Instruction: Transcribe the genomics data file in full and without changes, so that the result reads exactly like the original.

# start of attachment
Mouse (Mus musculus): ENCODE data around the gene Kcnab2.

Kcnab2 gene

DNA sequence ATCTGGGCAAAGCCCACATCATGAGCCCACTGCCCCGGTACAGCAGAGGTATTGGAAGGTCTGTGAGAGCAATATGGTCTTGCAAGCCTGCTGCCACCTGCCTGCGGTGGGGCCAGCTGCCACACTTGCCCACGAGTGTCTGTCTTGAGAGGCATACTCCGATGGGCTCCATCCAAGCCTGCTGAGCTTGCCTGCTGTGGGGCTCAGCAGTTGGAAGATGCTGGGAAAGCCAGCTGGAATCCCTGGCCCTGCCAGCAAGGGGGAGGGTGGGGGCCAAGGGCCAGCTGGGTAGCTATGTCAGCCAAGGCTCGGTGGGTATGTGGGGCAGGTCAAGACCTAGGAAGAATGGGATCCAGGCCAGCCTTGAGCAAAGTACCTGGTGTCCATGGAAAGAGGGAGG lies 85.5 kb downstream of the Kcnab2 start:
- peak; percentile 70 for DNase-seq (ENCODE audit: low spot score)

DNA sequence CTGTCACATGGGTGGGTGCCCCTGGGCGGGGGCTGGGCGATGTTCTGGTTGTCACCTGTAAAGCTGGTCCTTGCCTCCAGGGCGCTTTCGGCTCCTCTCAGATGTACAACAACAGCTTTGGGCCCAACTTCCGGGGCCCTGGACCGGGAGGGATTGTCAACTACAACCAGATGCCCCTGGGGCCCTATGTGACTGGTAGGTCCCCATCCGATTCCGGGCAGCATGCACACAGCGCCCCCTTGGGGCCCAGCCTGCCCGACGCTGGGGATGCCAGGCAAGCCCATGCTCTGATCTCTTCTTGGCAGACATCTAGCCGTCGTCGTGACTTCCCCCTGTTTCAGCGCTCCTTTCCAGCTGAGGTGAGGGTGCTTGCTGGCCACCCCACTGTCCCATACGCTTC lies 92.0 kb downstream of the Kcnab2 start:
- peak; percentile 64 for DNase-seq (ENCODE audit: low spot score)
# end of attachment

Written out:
Mouse (Mus musculus): ENCODE data around the gene Kcnab2.

Kcnab2 gene

DNA sequence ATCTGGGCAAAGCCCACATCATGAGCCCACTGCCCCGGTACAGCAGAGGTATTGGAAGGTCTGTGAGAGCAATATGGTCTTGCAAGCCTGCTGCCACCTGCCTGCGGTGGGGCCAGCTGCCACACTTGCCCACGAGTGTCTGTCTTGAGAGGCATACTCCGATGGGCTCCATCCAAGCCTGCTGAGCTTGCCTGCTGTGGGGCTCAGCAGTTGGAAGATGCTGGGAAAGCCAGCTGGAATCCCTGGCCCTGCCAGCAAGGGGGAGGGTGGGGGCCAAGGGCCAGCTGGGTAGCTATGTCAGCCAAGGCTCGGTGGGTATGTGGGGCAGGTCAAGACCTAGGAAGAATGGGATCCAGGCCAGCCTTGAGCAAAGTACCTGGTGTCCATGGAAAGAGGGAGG lies 85.5 kb downstream of the Kcnab2 start:
- peak; percentile 70 for DNase-seq (ENCODE audit: low spot score)

DNA sequence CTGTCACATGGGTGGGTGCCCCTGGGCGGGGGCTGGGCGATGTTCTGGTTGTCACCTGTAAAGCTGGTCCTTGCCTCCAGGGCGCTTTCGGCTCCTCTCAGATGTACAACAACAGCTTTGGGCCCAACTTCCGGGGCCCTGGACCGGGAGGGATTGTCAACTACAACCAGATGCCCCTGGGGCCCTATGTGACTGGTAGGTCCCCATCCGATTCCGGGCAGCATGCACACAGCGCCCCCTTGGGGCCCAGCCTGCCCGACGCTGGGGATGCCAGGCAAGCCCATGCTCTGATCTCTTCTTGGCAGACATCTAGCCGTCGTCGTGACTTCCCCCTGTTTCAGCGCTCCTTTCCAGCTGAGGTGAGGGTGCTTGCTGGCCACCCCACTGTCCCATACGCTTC lies 92.0 kb downstream of the Kcnab2 start:
- peak; percentile 64 for DNase-seq (ENCODE audit: low spot score)